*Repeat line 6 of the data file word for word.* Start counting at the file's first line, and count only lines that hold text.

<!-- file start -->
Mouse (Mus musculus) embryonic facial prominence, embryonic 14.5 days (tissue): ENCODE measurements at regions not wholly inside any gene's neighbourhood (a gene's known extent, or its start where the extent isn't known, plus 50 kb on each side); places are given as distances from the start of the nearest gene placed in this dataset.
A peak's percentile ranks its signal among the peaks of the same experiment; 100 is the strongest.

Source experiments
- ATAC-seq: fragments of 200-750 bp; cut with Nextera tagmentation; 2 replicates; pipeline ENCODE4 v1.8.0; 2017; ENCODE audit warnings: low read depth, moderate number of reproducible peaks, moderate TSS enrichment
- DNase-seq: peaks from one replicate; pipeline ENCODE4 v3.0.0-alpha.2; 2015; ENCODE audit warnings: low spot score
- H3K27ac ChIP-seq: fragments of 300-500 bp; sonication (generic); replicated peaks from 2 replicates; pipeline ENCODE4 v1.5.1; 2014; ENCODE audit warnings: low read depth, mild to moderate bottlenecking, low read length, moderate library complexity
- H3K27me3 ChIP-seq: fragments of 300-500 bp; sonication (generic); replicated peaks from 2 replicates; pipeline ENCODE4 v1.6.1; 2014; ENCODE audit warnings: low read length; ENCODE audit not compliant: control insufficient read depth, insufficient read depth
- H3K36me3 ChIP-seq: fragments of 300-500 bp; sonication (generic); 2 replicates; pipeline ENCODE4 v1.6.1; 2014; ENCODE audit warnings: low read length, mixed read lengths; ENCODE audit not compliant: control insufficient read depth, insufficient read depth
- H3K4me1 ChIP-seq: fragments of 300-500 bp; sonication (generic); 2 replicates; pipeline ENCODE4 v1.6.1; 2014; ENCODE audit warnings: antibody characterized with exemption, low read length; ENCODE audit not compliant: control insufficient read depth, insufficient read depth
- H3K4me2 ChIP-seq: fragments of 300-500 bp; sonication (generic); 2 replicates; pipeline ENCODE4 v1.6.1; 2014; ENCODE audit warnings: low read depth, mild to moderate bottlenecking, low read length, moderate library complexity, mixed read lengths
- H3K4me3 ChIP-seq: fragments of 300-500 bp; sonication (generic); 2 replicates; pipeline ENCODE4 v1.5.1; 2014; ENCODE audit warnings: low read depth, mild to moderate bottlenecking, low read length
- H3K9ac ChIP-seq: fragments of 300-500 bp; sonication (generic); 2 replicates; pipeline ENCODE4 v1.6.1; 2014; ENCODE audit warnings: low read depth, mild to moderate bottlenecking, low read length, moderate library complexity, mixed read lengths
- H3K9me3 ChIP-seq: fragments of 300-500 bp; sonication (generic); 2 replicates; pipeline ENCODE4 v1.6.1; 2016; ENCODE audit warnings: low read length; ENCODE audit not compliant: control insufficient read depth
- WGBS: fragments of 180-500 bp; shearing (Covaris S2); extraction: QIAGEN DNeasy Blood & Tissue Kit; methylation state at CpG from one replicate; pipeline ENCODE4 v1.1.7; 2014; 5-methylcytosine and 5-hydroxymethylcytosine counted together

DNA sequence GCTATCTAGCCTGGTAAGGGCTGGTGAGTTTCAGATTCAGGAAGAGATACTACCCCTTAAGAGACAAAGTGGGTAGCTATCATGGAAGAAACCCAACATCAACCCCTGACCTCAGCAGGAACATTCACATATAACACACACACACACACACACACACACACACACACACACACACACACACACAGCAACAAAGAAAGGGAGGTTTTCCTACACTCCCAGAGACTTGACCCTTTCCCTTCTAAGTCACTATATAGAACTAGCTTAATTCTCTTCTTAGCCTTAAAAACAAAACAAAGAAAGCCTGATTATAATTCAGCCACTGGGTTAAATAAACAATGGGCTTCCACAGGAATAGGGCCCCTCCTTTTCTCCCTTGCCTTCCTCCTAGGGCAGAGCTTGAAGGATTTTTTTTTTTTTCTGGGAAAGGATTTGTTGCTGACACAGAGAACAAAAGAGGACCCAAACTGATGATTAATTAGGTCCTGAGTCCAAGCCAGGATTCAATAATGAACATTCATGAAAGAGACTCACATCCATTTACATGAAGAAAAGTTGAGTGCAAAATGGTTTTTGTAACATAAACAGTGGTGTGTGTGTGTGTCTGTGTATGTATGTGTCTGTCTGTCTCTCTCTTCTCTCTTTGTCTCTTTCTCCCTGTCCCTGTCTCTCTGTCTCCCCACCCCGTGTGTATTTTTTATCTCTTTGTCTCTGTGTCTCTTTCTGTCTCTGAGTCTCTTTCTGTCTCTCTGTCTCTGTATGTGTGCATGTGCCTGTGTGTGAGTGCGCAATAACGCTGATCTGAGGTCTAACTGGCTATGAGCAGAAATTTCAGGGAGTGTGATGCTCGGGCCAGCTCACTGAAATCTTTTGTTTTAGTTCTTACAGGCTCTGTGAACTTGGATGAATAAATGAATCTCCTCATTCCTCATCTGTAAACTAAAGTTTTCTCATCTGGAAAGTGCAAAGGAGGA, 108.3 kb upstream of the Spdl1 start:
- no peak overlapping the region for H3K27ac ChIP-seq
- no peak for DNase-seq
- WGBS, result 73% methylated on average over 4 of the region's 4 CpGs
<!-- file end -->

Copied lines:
- H3K27ac ChIP-seq: fragments of 300-500 bp; sonication (generic); replicated peaks from 2 replicates; pipeline ENCODE4 v1.5.1; 2014; ENCODE audit warnings: low read depth, mild to moderate bottlenecking, low read length, moderate library complexity